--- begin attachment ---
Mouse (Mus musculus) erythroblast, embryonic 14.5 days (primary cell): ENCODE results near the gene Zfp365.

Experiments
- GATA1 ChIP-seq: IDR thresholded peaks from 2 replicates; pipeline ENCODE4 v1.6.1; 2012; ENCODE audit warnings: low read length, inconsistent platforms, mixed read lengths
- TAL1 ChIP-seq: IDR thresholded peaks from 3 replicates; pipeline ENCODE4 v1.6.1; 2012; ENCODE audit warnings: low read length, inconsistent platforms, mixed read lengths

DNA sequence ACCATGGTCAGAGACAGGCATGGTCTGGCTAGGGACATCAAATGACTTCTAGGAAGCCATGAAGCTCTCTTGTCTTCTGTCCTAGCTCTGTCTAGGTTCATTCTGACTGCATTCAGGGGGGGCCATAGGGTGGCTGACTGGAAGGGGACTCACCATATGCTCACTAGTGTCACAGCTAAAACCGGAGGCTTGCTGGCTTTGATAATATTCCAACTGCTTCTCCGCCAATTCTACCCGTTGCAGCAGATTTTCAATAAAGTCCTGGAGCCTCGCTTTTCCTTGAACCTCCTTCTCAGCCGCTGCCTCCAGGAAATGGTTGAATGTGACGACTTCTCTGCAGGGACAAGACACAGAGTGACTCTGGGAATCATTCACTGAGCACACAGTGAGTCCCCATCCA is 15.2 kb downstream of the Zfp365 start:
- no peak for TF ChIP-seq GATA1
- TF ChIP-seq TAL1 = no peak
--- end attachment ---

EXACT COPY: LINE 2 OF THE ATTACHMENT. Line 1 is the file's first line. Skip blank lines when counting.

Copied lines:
Experiments